A Method to Qualifying Madness?

Gotta go...to an indie bookstore!

Kurt Busch looks like this may be tougher than qualifying. Then again, it was two years ago. (John Clark photo)

Kurt Busch looks like this may be tougher than qualifying. Then again, it was two years ago. (John Clark photo)

Clinton, S.C., Sunday, February 16, 2014, 2:46 p.m.

I’m just sitting behind my laptop, and Daytona 500 pole qualifying on. It might as well be The Weather Channel, other than that particular channel not being on DirecTV anymore.

It’s better than WeatherNation.

Joey Logano has sort of put the Sliced Bread behind him now. (John Clark photo)

Joey Logano has sort of put the Sliced Bread behind him now. (John Clark photo)

All those cars – 49, I think – going around twice, all alone, the first lap intentionally slow, all following the same line and looking just alike, even though some were faster than others and that was the whole purpose for going around and around.

In most instances, intricacy and subtlety come into play. The only place that takes place for Daytona International Speedway (or Talladega Superspeedway) qualifying is behind closed doors.

What you see is what you get, and it is boring.

Fortunately, the Sprint Unlimited gave us some opening excitement to whet our appetites. For instance, the pace car caught on fire, which I think was borrowed from a Harold Lloyd silent movie.

So it was a Model T in the original. It’s all relative.

So why, pray tell, is this on network TV? I thought about this at length, and it occurred to me that this is actually more interesting for a larger audience. I wrote about NASCAR for 20 years. I know this too well. If I was a complete novice – if, say, I was channel surfing, and neither cross-country skiing, the Northern Trust Open, nor the Professional Bowling Association struck my fancy – I might look at Daytona 500 front-row qualifying in an entirely different light.

Oh, yeah, the Daytona 500. It’s that car race. Look at that blue and white car. It’s really quite snazzy. Bernice! Come watch. This is sort of neat.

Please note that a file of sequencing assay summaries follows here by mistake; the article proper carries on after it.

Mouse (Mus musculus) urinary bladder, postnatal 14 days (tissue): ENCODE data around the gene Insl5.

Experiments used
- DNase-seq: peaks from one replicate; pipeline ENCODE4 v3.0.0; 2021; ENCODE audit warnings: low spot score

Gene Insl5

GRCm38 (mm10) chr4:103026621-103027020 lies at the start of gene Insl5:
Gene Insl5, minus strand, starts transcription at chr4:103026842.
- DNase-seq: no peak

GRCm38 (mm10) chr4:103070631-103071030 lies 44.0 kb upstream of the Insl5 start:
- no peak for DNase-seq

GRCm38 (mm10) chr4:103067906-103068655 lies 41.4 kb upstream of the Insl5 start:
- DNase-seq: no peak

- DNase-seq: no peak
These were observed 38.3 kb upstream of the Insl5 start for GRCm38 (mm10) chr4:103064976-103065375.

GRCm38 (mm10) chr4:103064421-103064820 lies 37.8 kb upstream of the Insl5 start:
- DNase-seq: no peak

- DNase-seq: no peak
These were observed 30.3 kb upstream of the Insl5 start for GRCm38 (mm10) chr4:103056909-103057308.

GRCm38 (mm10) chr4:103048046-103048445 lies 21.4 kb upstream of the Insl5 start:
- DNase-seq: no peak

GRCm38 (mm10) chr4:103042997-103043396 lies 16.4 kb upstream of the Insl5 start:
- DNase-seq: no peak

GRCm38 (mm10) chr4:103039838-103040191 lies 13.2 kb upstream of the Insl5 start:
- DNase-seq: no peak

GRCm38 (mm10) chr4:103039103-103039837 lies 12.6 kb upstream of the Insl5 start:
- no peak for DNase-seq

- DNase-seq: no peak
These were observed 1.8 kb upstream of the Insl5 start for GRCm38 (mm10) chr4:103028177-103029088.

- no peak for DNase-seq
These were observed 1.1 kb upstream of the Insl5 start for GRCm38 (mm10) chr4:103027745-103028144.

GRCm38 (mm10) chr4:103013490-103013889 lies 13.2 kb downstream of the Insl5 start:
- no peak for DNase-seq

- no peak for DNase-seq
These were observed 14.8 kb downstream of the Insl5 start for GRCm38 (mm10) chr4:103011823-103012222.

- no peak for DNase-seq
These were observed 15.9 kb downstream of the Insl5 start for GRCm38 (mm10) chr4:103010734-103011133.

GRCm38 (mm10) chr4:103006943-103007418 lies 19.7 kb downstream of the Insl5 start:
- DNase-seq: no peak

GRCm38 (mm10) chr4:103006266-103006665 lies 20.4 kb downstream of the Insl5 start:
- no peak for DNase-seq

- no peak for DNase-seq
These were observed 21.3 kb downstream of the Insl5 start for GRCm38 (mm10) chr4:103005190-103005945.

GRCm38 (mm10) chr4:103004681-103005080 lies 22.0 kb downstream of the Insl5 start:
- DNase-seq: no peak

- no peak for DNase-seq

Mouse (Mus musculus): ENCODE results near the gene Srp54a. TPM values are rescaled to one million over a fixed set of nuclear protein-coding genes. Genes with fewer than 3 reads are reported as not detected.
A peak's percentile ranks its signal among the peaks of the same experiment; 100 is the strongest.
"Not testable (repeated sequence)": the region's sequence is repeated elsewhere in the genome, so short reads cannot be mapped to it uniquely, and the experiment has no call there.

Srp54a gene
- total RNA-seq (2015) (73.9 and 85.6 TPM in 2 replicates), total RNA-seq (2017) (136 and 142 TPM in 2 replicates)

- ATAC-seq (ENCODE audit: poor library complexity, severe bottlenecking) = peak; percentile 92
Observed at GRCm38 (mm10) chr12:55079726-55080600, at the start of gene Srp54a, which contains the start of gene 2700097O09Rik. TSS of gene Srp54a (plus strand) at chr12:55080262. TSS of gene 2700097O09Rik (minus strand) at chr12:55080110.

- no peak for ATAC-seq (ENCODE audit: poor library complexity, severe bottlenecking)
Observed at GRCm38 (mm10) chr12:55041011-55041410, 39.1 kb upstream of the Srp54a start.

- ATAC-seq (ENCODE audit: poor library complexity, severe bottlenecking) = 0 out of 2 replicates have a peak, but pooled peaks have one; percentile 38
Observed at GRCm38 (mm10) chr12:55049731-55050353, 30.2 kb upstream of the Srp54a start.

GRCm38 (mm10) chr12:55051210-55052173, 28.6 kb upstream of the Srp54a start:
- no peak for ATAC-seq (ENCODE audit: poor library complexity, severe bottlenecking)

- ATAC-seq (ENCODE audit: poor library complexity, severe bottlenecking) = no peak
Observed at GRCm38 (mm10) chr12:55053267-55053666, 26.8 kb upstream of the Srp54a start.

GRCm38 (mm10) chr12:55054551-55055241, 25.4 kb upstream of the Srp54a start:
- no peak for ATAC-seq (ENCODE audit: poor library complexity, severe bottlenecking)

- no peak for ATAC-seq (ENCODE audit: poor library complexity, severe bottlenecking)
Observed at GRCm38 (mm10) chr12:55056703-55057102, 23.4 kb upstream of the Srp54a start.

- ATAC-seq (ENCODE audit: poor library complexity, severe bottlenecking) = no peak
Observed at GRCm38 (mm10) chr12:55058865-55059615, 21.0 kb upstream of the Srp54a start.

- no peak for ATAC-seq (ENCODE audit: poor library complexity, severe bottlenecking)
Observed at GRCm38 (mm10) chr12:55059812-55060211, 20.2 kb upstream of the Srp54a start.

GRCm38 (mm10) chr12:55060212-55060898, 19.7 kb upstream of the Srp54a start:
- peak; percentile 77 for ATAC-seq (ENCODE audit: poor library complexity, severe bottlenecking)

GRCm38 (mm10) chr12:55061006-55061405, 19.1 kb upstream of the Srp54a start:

If Herbert and Bernice like this, they’ll think the Daytona 500 is the greatest thing since Joey Logano became Sliced Bread. Herbert’s going to root for Miller Lite, and Bernice is already leaning toward Furniture Row.

[cb_profit_poster Guitar1]

About Monte

For 20 seasons, I mostly wrote about NASCAR. I'm still paying attention, but I'm spending more of my time these days writing novels and songs. I try to blog regularly on whatever happens to strike my fancy.
This entry was posted in NASCAR and tagged , , , , , , , , , , , , , , . Bookmark the permalink.

12 Responses to A Method to Qualifying Madness?

  1. Ricci, Jim says:

    It only took a few minutes to wonder why M Waltrip was again boring me to tears and then I muted the noise and just watched the parade go around. Four minutes later I changed the channel and watched a replay of the ladies curling, it was much more enjoyable. I looked for a old John Wayne movie but none was available according to the guide. I went to sleep and dreamed it was just another day in paradise.

  2. Richard R says:

    Watched both the Unlimited Saturday Night and had qualifying on in the background today. A new dream is a Waltrip-free NASCAR broadcast. My 2014 season may be done.

  3. Bobi says:

    I’m no psychic but I knew before a car even hit the track who the pole sitter would be. The more I watch nascar the more incensed I become at how stupid they think we fans are. And to add insult to injury they’re not even subtle about it.

    Yes, this was on the network but the “prime time” duels are going to be on FS1…go figure!

  4. Al Torney says:

    I had qualifying on but wasn’t really paying much attention to it.